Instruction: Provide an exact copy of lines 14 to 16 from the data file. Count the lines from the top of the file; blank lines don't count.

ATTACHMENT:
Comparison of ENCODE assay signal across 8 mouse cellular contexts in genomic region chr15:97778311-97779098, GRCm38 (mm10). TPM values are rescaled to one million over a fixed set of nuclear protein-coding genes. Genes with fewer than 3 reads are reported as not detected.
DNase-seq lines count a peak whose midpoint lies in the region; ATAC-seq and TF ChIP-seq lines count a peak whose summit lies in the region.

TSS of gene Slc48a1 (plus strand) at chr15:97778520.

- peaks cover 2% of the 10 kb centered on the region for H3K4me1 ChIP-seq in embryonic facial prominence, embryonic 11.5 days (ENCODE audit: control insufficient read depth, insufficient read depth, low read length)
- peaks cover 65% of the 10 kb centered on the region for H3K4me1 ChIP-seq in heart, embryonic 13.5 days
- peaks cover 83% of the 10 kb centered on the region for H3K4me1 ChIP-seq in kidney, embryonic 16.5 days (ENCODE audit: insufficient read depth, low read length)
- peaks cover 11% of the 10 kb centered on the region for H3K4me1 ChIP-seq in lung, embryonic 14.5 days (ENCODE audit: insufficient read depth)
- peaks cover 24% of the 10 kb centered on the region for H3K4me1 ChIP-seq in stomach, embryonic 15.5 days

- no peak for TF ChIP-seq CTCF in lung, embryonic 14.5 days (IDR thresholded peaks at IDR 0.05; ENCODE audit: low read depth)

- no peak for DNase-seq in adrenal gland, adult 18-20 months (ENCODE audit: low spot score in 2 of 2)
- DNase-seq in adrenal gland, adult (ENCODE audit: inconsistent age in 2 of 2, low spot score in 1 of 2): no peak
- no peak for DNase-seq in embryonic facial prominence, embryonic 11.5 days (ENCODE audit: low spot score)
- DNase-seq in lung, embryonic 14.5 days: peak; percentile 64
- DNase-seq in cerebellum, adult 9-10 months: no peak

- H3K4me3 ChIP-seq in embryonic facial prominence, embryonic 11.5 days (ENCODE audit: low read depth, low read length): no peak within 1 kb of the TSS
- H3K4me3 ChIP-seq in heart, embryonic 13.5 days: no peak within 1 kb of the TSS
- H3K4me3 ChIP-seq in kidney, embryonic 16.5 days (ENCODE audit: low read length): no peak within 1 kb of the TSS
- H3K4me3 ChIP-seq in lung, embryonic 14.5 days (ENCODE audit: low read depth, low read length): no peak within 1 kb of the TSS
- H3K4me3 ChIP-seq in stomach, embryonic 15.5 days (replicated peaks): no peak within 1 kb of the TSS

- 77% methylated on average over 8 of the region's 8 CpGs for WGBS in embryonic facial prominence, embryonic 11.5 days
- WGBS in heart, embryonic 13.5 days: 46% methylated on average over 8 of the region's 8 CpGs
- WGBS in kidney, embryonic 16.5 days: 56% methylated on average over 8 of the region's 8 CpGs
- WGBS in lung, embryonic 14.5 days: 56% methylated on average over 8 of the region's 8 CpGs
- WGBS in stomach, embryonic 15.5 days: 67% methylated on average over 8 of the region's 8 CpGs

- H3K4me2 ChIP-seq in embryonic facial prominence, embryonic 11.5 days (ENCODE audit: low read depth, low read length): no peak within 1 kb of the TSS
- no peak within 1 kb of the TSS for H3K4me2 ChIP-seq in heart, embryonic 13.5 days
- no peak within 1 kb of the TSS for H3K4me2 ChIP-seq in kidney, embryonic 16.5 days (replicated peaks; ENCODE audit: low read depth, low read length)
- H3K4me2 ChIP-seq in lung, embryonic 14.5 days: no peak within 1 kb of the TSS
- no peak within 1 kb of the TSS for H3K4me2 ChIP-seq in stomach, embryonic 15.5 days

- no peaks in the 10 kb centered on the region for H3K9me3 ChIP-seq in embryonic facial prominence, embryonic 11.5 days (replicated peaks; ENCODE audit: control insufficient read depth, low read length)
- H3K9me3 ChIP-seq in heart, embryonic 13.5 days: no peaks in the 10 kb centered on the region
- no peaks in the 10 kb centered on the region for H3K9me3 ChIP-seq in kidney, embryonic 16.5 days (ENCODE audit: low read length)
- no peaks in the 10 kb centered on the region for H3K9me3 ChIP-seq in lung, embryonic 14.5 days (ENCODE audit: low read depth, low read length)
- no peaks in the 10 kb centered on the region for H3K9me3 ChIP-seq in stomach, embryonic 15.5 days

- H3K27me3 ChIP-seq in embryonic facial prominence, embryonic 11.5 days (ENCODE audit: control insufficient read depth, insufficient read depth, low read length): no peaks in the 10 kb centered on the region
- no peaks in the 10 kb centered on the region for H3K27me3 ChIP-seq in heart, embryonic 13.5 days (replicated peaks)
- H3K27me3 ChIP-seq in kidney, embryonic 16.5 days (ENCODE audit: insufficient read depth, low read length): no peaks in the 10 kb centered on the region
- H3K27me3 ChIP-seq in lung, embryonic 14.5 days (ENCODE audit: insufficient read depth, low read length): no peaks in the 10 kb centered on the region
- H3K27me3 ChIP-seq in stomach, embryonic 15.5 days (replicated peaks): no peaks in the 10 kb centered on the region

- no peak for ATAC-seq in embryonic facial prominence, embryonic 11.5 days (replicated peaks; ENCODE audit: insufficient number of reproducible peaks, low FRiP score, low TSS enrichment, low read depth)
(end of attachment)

- DNase-seq in cerebellum, adult 9-10 months: no peak

- H3K4me3 ChIP-seq in embryonic facial prominence, embryonic 11.5 days (ENCODE audit: low read depth, low read length): no peak within 1 kb of the TSS
- H3K4me3 ChIP-seq in heart, embryonic 13.5 days: no peak within 1 kb of the TSS